Experts quit Sime Darby Plantation panel over transparency concerns

·2-min read
FILE PHOTO: A general view of the Sime Darby Plantation headquarters in Petaling Jaya

By Mei Mei Chu

KUALA LUMPUR (Reuters) -Two experts on Sime Darby Plantation Bhd's human rights commission said on Wednesday they had resigned from the panel due to lack of transparency, in a potential setback for the company's efforts to overturn a U.S. import ban.

The Malaysian palm oil giant established the commission in March after the United States imposed a ban on imports from the firm over accusations of forced labour.

Migrant rights activist Andy Hall and human rights lawyer Justine Nolan, who joined just six weeks ago, told Reuters their resignation was effective Thursday.

"From the onset there has been an extremely limited exchange of information between SDP and the stakeholder panel, which has led to an overall feeling that the human rights commission process has been excessively limited in scope and lacking in transparency," Hall said.

Sime Darby in an emailed response said the resignations would not change its commitment to completing the assessment and ensuring independent oversight, which it said was important to the company.

Hall and Nolan were appointed as part of an expert stakeholder panel to advise on an assessment of the company's labour practices and any proposed remediation plans, conducted by ethical trade consultancy Impactt. Impactt declined to comment.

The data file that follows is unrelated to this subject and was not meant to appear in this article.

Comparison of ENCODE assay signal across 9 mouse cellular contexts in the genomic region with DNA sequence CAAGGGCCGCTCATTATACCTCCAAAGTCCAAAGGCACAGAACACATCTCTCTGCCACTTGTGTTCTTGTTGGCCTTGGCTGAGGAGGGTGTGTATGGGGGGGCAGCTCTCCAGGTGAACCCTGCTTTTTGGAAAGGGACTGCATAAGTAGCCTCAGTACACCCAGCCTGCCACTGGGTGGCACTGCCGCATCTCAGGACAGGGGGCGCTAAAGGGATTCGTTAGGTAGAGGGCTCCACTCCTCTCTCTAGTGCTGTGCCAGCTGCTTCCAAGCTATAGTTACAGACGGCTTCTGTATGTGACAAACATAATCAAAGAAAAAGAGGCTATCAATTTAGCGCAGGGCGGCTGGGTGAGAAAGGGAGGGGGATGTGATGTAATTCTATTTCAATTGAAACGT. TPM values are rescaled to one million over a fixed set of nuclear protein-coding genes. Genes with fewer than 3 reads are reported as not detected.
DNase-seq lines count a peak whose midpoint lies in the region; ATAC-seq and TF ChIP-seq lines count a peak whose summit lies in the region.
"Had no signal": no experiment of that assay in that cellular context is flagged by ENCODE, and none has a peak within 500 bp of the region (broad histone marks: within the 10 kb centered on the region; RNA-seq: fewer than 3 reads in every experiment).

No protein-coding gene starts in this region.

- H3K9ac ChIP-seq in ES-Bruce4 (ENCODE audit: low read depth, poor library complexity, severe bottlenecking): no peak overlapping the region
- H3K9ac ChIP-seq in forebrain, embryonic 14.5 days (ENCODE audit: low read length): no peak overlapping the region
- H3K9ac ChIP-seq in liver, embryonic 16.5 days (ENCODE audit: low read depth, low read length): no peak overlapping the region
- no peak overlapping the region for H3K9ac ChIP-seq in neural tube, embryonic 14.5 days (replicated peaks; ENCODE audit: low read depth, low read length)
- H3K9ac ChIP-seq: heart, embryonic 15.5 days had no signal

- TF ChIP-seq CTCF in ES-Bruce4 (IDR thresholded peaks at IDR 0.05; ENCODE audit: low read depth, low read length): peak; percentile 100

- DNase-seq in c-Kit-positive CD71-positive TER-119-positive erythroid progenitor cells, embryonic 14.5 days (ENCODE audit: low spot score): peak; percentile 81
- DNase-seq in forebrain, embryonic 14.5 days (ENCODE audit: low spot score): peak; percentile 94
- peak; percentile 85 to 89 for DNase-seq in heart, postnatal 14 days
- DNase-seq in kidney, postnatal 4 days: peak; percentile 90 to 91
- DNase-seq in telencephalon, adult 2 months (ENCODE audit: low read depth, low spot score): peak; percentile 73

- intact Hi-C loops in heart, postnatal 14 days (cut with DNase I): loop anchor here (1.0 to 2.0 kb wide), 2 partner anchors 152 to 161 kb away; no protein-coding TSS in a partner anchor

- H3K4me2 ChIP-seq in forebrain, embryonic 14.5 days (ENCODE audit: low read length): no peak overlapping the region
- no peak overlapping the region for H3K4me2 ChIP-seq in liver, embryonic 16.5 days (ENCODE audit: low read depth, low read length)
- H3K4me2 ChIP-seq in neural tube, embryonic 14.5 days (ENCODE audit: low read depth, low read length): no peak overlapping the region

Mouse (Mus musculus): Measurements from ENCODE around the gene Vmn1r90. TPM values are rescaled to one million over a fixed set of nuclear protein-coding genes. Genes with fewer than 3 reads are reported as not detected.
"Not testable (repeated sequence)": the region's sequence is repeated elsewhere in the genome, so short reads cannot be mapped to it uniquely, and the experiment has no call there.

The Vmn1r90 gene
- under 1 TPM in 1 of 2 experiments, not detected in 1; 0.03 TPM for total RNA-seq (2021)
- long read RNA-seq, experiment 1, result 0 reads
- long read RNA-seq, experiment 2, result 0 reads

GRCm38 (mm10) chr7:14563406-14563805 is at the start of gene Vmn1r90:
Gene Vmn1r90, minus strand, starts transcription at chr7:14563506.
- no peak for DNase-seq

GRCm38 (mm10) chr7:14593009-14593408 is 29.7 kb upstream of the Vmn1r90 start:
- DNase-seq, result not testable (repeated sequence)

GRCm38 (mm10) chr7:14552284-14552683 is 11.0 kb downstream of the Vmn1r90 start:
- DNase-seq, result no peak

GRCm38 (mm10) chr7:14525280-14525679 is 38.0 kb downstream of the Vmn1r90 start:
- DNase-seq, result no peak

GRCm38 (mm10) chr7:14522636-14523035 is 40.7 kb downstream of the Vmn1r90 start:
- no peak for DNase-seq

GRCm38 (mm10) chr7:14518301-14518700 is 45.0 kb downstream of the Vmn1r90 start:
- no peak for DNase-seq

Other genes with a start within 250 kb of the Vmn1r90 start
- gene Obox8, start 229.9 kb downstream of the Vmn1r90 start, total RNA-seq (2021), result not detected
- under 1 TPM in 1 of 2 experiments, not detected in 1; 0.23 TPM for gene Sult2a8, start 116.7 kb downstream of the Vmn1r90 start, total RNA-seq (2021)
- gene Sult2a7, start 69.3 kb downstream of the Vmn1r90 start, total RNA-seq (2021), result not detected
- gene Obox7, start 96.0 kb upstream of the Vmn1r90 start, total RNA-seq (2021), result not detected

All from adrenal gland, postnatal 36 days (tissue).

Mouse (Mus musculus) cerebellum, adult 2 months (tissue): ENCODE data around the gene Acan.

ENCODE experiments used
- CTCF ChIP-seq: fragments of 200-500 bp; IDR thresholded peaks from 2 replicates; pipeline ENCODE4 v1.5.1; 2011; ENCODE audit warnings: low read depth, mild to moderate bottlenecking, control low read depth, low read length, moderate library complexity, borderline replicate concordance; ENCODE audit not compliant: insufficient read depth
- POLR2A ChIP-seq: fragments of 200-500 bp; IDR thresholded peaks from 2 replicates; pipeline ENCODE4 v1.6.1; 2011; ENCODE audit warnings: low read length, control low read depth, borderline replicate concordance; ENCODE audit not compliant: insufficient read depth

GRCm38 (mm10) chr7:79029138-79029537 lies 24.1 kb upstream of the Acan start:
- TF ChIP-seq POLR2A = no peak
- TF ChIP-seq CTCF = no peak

Nolan said the assessment report was delayed and no timeline for completion was provided.

Sime Darby, however, said expectations of a full assessment to be delivered within the original timeframe were unreasonable amid a strict coronavirus lockdown and when interviews and field assessments would pose a health risk. The evaluation would resume as soon as was practical, it said.

"We will implement any necessary changes to improve the working and living conditions of all our workers," it added.

Hall and Nolan said they would re-engage with the company when there was a process that they can be involved in.

"We know there are concerns about labour rights and they are looking into it, and we hope they will continue to examine the issues that are going on, and be transparent about what they find," Nolan said.

In March, non-profit Shift resigned from the commission in protest of Sime Darby's decision to sue an activist. The world's largest sustainable palm oil producer later withdrew the litigation.

(Reporting by Mei Mei Chu; Editing by Martin Petty)

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